Actually (I'm seriously not perverted! I just want to know!), I'm also curious if the Egyptians had birth control.
Also, what did the Egyptian women do about "that time of the month" (unless the she-pharaoh had PERMANENT PMS
(If this is inappropriate, then I have no problem if our wonderful mod deletes it.)
Okay, since it is asked for
my source is Women in Ancient Egypt, by Gay Robbins, Harvard University Press, 1993, pg 78-80.
There is little mention of menstruation in surviving documentation. In the New Kingdom there is in the Satire of Trades (a surviving piece of liteature)talks about the washerman who cleans the clothes of a woman in menstruation. However there seems to be a dispute about the text in question so they may not have had either clothes or a washerman to clean them.
According to the much later Demotic story of the Princess Setne Khaemwaset, once she became pregnant she no longer had to perform purification.
According to Dr. Robbins some medical texts also cantain prescriptions for contraceptives. Not all of these would have had much effect in practice, but intervaginal insertions of different substances may in some cases have been effective. Use for this was, crocodile dung, or honey. One prescription includes ground acacia tips, amongst other ingredients. Acacia tips contain gum arabic which has a chemical effect on sperm, and actively retards conception.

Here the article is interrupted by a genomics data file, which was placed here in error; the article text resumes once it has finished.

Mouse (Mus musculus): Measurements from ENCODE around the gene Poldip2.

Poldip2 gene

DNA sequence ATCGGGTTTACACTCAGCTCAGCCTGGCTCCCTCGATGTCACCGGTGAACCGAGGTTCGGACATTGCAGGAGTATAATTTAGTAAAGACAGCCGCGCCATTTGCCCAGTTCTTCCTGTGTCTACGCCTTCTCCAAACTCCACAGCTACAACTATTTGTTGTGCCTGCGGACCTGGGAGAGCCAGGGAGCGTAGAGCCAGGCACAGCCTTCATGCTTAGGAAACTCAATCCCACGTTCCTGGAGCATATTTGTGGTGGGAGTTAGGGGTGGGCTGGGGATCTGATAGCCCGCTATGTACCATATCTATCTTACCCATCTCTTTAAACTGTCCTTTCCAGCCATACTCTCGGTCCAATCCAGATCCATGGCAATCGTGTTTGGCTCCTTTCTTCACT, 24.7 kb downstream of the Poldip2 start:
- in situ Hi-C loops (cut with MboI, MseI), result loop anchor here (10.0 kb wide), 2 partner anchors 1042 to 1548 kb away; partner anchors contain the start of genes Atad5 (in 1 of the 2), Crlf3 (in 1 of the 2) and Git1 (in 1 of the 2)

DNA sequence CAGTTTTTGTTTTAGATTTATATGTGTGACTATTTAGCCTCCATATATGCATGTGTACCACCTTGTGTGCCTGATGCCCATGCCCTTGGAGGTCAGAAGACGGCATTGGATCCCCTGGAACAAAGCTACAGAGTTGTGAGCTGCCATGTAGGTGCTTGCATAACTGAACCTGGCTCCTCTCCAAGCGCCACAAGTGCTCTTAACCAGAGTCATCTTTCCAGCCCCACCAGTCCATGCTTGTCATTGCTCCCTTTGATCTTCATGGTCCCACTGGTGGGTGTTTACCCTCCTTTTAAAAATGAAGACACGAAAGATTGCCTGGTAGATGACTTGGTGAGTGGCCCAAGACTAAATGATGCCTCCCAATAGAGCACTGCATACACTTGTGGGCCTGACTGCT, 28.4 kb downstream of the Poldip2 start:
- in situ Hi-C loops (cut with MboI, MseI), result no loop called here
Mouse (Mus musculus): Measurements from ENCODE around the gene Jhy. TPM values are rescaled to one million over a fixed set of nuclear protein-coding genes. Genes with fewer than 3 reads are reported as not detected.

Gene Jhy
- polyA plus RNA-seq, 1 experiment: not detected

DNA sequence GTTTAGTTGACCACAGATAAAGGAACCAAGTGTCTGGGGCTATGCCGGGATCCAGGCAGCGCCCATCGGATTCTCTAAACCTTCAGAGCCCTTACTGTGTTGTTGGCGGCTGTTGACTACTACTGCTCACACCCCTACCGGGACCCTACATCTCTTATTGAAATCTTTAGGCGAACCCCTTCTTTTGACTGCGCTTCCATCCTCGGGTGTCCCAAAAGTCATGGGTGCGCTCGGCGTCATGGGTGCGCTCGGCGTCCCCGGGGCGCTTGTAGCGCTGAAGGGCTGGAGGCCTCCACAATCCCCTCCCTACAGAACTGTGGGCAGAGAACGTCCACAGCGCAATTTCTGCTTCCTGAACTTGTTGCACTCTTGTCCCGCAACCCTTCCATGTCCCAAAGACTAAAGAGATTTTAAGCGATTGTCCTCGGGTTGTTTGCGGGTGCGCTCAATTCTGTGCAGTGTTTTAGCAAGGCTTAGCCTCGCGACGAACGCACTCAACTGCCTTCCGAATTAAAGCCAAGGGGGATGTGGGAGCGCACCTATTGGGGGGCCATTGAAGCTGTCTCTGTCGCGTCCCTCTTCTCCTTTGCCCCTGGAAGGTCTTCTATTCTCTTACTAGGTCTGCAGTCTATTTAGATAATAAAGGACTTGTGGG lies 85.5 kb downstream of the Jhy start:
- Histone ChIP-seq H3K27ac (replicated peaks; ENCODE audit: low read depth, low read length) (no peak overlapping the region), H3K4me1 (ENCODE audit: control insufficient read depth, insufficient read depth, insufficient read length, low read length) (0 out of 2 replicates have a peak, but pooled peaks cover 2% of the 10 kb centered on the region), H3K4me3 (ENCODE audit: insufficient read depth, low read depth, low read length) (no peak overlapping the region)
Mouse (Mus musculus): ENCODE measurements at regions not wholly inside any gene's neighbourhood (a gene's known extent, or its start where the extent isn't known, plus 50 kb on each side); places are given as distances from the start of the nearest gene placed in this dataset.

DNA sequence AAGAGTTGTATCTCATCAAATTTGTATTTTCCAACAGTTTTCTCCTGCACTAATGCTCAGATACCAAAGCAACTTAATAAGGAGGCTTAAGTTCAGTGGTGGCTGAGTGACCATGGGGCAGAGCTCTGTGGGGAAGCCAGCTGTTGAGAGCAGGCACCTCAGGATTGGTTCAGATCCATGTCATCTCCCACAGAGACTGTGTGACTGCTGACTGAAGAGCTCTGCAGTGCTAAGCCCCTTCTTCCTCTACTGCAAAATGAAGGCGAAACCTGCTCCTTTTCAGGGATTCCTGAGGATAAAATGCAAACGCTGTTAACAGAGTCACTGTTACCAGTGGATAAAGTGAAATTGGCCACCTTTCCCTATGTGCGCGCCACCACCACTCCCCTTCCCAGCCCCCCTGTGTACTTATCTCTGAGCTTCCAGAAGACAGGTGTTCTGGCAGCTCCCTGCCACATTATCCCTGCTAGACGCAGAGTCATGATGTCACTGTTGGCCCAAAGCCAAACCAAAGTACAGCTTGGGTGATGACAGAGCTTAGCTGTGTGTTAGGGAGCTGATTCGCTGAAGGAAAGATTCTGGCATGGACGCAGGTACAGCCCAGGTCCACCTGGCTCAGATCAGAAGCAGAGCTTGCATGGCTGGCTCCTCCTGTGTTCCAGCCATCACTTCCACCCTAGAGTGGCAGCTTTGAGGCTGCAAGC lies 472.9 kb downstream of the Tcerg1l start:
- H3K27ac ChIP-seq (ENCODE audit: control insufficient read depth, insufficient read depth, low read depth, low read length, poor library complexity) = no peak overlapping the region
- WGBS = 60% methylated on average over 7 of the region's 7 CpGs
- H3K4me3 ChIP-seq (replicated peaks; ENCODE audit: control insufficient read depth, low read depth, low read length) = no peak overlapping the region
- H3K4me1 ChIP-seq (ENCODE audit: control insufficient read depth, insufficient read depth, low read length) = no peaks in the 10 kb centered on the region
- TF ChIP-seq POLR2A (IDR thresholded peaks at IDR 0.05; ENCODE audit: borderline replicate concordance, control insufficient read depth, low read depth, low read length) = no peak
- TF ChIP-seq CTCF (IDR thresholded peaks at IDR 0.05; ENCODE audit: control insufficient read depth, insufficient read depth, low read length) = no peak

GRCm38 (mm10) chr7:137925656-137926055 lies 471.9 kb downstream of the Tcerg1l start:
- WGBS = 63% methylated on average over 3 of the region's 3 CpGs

Pregnancy tests, Egyptian dr.s took the pulse, examined the breast, and the color of skin in checking for pregnancy signs. A famous Egyptian pregnancy test was to observe the effect of the womans urine on the germination of grains of barley and emmer wheat. This test supposedly also indicated the sex of the baby. The woman was to urinate on the grains ever day. If they sprouted she was pregnant. If the barley sprouted first the child would be male but if the emmer spouted first, it would be female.
end of information from Dr. Robbins.
Aw i am mighty glad to be a woman of the 21st century, don't know about you all though
With the freedoms granted to women in Ancient Egyptian society i don't see them being isolated during menstruation. They may not have been able to do temple duty or attend certain feasts but forced to sit around all day do not much of anything just doesn't sound like the Egyptian love of life. Of course poor women wouldn't have had the luxuary of sitting around and doing purification like a Princess would have.